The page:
I didn’t see that election result coming, although if I had used some foresight, I would have done.
I made a number of predictions about Labour marginals before Theresa May launched the Conservative manifesto. Until then, I firmly believe that all was well. The campaign wasn’t very good at that point, however, there was time for improvement.
After the manifesto was launched, the wheels came off. Theresa May couldn’t even admit she had performed a U-turn on the so-called “dementia tax”. The campaign was too presidential. Saying “me and my team” is not only an incorrect use of English grammar, it also makes Theresa May look self-centred.
She kept repeating, in a robotic way, the same tired old cliches. “Strong and stable” and “coalition of chaos” (repeat ad nauseam) is what many will remember from this general election campaign. She hardly ever met a real voter, and when she did, it didn’t usually end well.
Jeremy Corbyn presented a vision and an appealing narrative to those of a centre left persuasion. It doesn’t appeal to me, but it does appeal to many. What was Theresa May’s vision? Brexit means Brexit? We knew more about what she was against than what she was in favour of. She simply didn’t have an appealing narrative. The campaign was negative.
She said that wealthier pensioners should not get the £300 winter fuel allowance. Most people are against millionaires receiving help with their gas and electricity bills, but she failed to say which pensioners would be affected. That, and the previously mentioned “dementia tax”, gave the appearance that the Conservative Party was interested in kicking its core supporters in the place where it hurts most. The list goes on. So why didn’t I see it coming? Why didn’t we all see it coming?
When the exit poll was revealed at 10.00 pm on polling day, I was sitting in the studio at BBC Radio Humberside where I was co-presenting the election night coverage. I argued against the exit poll. I ridiculed it, as did the other co-presenter. The reason I did was because I thought the voters would vote for May, not because they liked her and thought that the manifesto was wonderful, but because they would not be able to stomach Jeremy Corbyn as Prime Minister. That had been said on the doorstep, but the public mood had changed, and younger voters who traditionally fail to exercise their democratic right, decided that 8 June 2017 was the day that they gave up that particular bad habit.
Theresa May made this election all about her. The Conservative Party’s name was barely mentioned at times. Local Conservatives were ignored (other than for photo ops), and were relegated to the role of Theresa May’s lackeys. She put herself on the ballot paper, and she lost seats. The blame for this shambles rests firmly at her feet.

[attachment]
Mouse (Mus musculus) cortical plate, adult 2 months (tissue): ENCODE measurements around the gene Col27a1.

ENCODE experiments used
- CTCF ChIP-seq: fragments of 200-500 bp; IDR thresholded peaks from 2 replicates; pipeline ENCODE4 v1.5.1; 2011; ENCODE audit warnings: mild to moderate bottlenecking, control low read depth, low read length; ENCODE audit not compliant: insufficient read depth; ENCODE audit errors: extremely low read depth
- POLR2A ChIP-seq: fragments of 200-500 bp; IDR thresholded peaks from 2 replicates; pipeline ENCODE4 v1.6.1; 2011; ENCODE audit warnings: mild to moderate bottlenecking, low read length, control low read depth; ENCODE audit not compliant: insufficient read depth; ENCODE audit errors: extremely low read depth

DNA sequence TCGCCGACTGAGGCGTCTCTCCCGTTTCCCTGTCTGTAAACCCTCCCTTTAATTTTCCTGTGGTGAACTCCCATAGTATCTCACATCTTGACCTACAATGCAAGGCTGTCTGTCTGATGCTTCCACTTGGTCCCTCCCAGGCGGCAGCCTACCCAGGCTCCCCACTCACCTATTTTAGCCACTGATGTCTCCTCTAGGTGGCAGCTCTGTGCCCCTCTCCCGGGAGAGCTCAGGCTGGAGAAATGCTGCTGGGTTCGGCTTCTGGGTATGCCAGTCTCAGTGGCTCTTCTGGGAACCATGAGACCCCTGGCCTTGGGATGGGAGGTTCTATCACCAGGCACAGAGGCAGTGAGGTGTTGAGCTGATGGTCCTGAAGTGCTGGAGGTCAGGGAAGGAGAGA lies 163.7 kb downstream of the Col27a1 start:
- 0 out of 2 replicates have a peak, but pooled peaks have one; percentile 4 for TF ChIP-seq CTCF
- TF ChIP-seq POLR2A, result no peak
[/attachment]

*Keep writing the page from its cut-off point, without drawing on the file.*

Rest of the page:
You would have thought that a little bit of contrition wouldn’t be the worst idea. Instead she strode out of the front door of 10 Downing Street yesterday and tried to give the impression that it is business as usual. It isn’t Prime Minister, although I have a feeling that I won’t be calling you that for too long.
Theresa May no longer has the confidence of her MPs. They are seething and want to see the back of her. They don’t want another election, so will not rock the boat too much for the time being, but at the same time, she has a target on her back, and if she doesn’t decide to go sooner rather than later, she will be forced out.
She doesn’t have the power to orchestrate a proper ministerial reshuffle. If she had won a decent majority, Philip Hammond would no longer be her next door neighbour. Leading a minority Government, she doesn’t have the authority to do that. She is in office, but not in power.
She clearly does not have the confidence of the people that matter most – us, the electorate. It’s rather like February 1974 all over again. Ted Heath called an election asking the voters: who governs this country? The voters made sure that it wasn’t him.
This time the voters told Theresa May that they don’t want her as Prime Minister. Before anyone says that they don’t want Jeremy Corbyn, either, my response is that that is as irrelevant as it is true.
If you are in opposition, don’t cross the line, and end up leading a minority Government, you have still improved your party’s position. To go from defending a majority, to losing it in an election that you did not have to call, can only be described as failure.
Theresa May tried to hide herself away during the election campaign. She refused a head-to-head debate with Jeremy Corbyn. She looked uncomfortable answering tough questions. She abandoned popular free market policies once espoused by Margaret Thatcher which were electorally successful, and instead inserted the most bland, unappealing policies that moved the party further to the left. And to make matters worse, many of those policies kicked natural Conservatives in the place where it hurts most.
You don’t have a mandate, Prime Minister. Yes, the country needs stability, but the voters don’t trust you to provide it. You have failed. You are in office, but not in power. It’s time for you to go. The sooner the better.